Tag Archives: investment

Abbott’s foreign investment policy

This is the sentence that makes me feel most uncomfortable: Voters are likely to be less hostile to foreign investment if they think that the government is preserving a well-balanced economy.Extract from We are pledged to real reform | The Australian Most of the Abbott statements about manufacturing assistance, transaction costs and “economic diversity” that […]

Big tobacco bites back

The Gillard government’s plain packaging for cigarettes legislation is discomforting even for those who have no patience with the huge and unnecessary costs that tobacco use imposes on the Australian public health system.It looks like another piece of heavy-handed, “go for the jugular” government regulation (like the appalling NBN, the carbon tax and the blanket […]

The blind bouncer: arrogant and costly

The Treasurer has apparently told the media that the Foreign Investment Review Board “unanimously” recommended the prohibition of the Singapore Stock Exchange’s bid to merge with (or take over) the Australian Securities Exchange. What does “unanimity” mean or matter in secret tribunal? Nothing whatever. Swan should draw no comfort from that. But by far the […]

Trahaison des clercs

Whatever your views on the merits of the SGX/ASX deal—I’m sceptical of the durable value, but there is a rash of global consolidation in that industry—do you agree with me that it is madness to install a tribunal of bureaucrats at the door to the Australian investmentmarket exacting an obscure toll on foreign firms such […]

Resources tax mess

Henry Ergas explains what’s wrong with the Brownian ‘Resources Super Profits Tax’ (apart from the appalling, ideological sniping at foreign investors). “Unfortunately, we have a long history in this country of interventions that, were they capable of perfect implementation, might increase welfare. Typically, when reality hits, they have the opposite effect. The scientific tariff, which […]

Discounting the Intergenerational Report

“[H]ow often does the IGR [Intergenerational Report], in five pages vaunting public investment in infrastructure, use the term ‘cost benefit analysis’? Not once. Clearly, suggesting that public investment only be undertaken when the benefits exceed the costs is no longer politically correct.” Extract from Henry Ergas in The Australian
Henry Ergas is—as ever—right on the money. The 2010 IGR has been written like a government press release. It does not seriously evaluate the evidence nor even offer cost-benefit analysis of the current government’s infrastructure programs (that it praises) in the light of the changes it projects.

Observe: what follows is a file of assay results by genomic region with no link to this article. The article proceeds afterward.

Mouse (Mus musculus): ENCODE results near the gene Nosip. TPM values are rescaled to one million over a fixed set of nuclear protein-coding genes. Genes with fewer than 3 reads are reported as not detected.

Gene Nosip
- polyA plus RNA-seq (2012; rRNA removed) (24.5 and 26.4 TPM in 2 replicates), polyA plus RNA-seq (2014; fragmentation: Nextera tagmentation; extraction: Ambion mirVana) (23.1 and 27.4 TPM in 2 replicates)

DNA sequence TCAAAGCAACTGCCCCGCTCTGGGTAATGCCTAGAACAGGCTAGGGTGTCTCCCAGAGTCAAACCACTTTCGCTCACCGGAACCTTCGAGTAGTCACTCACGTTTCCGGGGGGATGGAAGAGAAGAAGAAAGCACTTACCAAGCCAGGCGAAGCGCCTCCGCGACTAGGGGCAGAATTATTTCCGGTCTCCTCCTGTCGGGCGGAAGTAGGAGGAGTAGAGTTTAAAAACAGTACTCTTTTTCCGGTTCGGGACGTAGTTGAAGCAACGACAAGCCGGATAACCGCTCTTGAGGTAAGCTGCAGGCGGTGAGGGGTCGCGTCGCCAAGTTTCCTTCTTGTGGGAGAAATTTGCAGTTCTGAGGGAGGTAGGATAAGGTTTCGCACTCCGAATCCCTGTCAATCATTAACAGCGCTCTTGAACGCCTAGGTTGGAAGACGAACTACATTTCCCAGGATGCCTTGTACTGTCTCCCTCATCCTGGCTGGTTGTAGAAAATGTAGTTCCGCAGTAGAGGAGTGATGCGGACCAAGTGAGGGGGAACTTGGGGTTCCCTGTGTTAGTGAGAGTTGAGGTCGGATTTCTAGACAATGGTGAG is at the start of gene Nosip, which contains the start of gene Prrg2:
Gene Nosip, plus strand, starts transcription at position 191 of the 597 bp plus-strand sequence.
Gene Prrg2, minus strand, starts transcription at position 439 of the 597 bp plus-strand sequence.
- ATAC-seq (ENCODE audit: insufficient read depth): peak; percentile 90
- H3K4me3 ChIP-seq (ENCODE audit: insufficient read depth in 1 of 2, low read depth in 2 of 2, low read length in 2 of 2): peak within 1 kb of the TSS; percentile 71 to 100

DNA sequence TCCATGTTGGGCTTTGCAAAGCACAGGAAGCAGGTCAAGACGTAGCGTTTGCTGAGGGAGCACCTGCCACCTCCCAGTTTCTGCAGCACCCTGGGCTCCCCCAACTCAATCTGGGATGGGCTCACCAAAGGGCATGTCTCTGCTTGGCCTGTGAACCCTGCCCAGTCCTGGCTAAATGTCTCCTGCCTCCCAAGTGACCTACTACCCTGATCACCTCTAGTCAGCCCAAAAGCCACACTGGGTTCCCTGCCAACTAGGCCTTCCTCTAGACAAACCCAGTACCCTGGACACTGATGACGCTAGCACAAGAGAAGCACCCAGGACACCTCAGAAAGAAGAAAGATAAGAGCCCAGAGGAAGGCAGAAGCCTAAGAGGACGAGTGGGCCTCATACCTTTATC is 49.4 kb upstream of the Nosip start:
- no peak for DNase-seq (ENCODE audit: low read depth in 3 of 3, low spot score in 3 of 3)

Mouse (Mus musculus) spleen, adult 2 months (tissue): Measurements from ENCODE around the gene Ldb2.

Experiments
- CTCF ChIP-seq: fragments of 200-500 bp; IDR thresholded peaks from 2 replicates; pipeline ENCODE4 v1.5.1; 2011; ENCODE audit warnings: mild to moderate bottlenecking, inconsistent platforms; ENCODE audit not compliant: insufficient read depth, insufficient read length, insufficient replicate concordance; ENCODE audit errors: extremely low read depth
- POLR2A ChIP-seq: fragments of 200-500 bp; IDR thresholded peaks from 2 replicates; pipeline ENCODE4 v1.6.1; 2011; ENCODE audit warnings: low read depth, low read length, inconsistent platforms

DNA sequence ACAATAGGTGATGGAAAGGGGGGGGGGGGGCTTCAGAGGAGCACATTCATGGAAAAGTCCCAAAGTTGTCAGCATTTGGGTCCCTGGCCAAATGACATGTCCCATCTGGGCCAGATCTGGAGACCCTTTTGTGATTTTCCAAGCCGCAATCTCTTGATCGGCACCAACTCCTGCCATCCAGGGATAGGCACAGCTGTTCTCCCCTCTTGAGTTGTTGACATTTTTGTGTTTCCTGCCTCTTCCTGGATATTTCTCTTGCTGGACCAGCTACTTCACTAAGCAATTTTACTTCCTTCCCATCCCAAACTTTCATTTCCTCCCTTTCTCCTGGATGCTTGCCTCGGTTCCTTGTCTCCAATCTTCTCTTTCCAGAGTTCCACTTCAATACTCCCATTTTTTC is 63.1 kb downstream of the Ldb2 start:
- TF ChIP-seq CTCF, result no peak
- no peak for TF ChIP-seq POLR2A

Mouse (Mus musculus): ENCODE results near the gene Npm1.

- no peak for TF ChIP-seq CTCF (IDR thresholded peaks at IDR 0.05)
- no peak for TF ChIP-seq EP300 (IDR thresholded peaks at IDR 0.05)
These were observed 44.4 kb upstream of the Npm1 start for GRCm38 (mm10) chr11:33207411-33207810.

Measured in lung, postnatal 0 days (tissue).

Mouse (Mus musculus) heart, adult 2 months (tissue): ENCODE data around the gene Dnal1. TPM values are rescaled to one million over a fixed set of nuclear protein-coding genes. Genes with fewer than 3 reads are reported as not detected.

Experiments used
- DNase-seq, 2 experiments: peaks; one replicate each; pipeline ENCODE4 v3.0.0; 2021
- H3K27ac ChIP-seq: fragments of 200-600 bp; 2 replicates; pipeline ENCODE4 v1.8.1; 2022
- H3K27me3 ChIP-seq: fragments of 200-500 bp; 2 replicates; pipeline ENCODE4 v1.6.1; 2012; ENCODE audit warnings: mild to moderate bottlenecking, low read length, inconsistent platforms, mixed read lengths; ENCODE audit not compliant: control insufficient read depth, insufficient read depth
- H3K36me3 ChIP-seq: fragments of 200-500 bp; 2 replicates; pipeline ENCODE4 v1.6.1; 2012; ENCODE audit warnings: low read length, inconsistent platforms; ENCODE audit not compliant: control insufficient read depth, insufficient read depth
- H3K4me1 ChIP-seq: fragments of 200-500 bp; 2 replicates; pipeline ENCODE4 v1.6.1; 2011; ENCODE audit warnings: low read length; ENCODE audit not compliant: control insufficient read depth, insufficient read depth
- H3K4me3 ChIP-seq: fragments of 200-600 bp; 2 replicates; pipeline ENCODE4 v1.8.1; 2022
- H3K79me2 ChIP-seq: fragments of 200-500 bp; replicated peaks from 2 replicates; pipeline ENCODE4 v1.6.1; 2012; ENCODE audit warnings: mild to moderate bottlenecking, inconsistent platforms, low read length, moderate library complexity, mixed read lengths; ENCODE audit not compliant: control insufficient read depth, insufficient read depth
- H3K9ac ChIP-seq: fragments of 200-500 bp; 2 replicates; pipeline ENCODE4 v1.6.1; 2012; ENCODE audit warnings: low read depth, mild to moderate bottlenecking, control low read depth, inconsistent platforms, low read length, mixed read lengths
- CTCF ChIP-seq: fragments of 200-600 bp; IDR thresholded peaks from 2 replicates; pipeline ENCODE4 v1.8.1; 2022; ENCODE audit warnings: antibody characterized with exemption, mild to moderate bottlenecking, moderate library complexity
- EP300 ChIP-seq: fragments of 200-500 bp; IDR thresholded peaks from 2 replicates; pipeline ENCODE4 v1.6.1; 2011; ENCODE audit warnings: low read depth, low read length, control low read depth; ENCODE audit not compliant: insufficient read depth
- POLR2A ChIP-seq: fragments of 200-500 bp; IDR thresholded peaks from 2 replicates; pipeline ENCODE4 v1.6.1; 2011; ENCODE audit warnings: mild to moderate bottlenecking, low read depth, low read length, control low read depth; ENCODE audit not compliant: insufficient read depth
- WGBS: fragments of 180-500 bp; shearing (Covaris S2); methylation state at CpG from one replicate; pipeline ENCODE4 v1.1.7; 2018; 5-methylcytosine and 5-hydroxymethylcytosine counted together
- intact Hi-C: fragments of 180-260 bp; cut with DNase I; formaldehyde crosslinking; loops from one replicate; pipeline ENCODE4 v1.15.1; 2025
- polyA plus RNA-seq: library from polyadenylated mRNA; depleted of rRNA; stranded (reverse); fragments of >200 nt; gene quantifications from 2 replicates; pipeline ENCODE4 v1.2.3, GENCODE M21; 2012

What can we make, for example, of an IGR whose chapter on ‘Climate’ fails even to mention the impacts of migration policy or population growth when evaluating the efficacy and economic impacts of a proposed emissions cap/objective/trading scheme?

Why do we need an IGR that merely regurgitates what the Government has already claimed about its own policies? An inter-generational report must be an independent and rigorous review of the evidence about policy outcomes to be of any use in the necessary debates about growing our wealth or maximising our opportunities. The current edition is a poor effort from such a talented group (Treasury).

Shorting common sense

I’ve previously noted that the policy of banning short-selling looked just like the sort of hunch driven regulation that hurts both the economy and common sense. Its prohibition ofspeculation on price falls was Canute-like.

Now here’s some strong evidence that bans such as ASIC’s had adverse impacts on precisely factor most needed in a crisis of market confidence: liquidity.

“The evidence suggests that the knee-jerk reaction of most stock exchange regulators around the globe to the financial crisis – imposing bans or regulatory constraints on short-selling – was at best neutral in its effects on stock prices. The impact on market liquidity was clearly detrimental, especially for small-cap and high-risk stocks. Moreover, it slowed down price discovery” Extract from Short-selling bans in the crisis: Alessandro Beber and Marco Pagano